The two polemic essays are utterly different. Singer, who recommends that “whatever money you’re spending on luxuries, not necessities, should be given away” (by which he means $20,000 a year in donations, for a household making $50,000 a year) employs a deliberately simplified logic. He recounts the plot of an obscure movie and improvises his own parable-like scenario to assert that anyone who doesn’t make a substantial donation is, morally speaking, no better than a woman who sells a child to be murdered for his organs or a man who saves his sports car by causing a train wreck with multiple fatalities. Singer is careful to point out, parenthetically, “I do not believe that children are more worth saving than adults, but since no one can argue that children have brought their poverty on themselves, focusing on them simplifies the issues,” but otherwise, he offers no qualifications or apologies. Andrew Sullivan, on the other hand, presents a carefully constructed and calibrated argument in five numbered parts to support his view that hate crime laws are arbitrary, counter-productive, and undemocratic—he advocates equal penalties for crimes that target minority groups and those that victimize everyone else. Sullivan uses examples from history, literature, current events; he defines and re-defines the key terms; he acknowledges and dispenses all possible objections one by one. He waits till a few pages into the essay to casually reveal that as a gay man, he, too, is a member of a minority. I remain unconvinced by either argument, but I can never think of world poverty, my own guilty life of comfort, or the added fear and revulsion I feel about hate crimes in quite the same way.
     The essays I taught in 2000 are annotated in green ink. In class, I must have pointed out the writers’ strategies in story-telling and argumentation, the choices they made in style (my favorite sentences are underlined with a star next to them: I must have read them aloud in class), the evocative details they used, the sly way they managed to avoid going down narrative or ideological paths in which they might have gotten hopelessly lost, while still giving the impression that everything important has been covered. At least that’s what I assume from the notes. I can’t recall a single lesson I’d planned. I was afraid of my students because no matter what I said about the essays in the book or about the essays they wrote, no one ever seemed surprised. A few were clearly worried from time to time, but that’s not the same thing. I remember wishing that at least one student, just once or twice a semester, would allow herself or himself to appear naïve or clueless: that is to say, taken aback by some information or advice she or he didn’t already know.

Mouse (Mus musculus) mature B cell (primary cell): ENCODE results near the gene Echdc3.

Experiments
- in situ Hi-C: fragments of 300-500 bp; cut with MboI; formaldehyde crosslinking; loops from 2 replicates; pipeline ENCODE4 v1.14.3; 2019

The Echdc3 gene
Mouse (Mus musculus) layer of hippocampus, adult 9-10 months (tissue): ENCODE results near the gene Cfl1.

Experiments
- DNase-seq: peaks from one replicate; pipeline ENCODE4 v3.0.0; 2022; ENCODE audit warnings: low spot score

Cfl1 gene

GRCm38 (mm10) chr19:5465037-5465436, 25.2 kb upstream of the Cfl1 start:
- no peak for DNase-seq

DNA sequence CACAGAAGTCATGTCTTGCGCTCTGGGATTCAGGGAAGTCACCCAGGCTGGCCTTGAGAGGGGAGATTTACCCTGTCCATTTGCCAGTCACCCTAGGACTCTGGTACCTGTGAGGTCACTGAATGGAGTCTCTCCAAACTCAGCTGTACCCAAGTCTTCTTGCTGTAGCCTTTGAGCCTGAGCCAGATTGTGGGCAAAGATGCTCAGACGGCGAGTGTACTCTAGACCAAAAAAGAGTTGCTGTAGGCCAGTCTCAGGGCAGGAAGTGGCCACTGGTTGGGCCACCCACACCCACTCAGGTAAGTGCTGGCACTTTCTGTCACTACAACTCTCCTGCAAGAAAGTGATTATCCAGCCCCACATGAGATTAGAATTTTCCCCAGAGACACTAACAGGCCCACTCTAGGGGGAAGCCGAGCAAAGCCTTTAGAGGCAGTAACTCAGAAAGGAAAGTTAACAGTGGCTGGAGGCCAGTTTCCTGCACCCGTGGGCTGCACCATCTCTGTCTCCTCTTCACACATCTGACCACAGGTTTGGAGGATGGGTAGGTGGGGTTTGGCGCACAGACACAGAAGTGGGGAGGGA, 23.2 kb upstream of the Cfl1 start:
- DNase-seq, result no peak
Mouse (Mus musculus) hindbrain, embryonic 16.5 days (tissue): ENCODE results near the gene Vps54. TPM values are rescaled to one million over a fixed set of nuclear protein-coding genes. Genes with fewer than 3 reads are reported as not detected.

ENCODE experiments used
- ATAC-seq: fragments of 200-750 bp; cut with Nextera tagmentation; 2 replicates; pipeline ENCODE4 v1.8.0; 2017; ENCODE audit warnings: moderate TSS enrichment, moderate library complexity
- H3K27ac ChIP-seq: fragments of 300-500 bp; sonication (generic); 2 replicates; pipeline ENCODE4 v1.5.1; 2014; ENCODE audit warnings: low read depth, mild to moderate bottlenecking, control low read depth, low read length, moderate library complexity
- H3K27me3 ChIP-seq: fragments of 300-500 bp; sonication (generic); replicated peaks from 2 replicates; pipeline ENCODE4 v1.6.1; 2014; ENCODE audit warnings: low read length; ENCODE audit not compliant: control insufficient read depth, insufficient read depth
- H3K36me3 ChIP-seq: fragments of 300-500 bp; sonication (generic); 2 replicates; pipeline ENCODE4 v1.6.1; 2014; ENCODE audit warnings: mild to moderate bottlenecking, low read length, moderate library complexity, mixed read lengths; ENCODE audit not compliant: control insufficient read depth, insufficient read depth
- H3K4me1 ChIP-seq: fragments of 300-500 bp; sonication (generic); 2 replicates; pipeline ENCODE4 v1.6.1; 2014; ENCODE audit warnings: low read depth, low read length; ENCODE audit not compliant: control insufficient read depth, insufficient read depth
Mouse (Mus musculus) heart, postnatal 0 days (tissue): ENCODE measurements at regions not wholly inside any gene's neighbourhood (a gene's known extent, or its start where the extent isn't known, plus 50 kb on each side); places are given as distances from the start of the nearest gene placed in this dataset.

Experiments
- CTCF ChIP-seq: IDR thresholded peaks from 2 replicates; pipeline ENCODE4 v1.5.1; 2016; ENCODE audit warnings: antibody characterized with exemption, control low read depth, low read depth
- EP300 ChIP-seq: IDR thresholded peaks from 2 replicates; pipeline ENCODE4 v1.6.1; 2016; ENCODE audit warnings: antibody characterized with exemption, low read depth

My two favorite essays from the collection call attention to the writers’ confusion. Geeta Kothari’s “If You Are What You Eat, Then What Am I?” begins with the can of tuna the narrator and her mother opened “in the doorway of the kitchen, in semidarkness, the can tilted toward daylight.” Neither mother nor daughter has any clue about how to turn this pink, shiny, fishy-smelling substance into the tuna sandwiches other kids at school eat for lunch. Even at nine, the narrator knows, “Indians, of course, do not eat such things.” The essay, written in seventeen short sections, is an autobiography through food and an exploration of cultural identity. At the end, the narrator is married to a man who is not Indian and she can laugh with her mother about that can of tuna, but she is wistful about the way food separates her from her mother. Her mother doesn’t eat lobster, for example, because overcoming her disgust would mean “becoming, decidedly, definitely, American—unafraid of meat in all its forms, able to consume large quantities of protein at any given meal.” This definition of being American is one of the most accurate, humorous, and poignant I’ve ever read.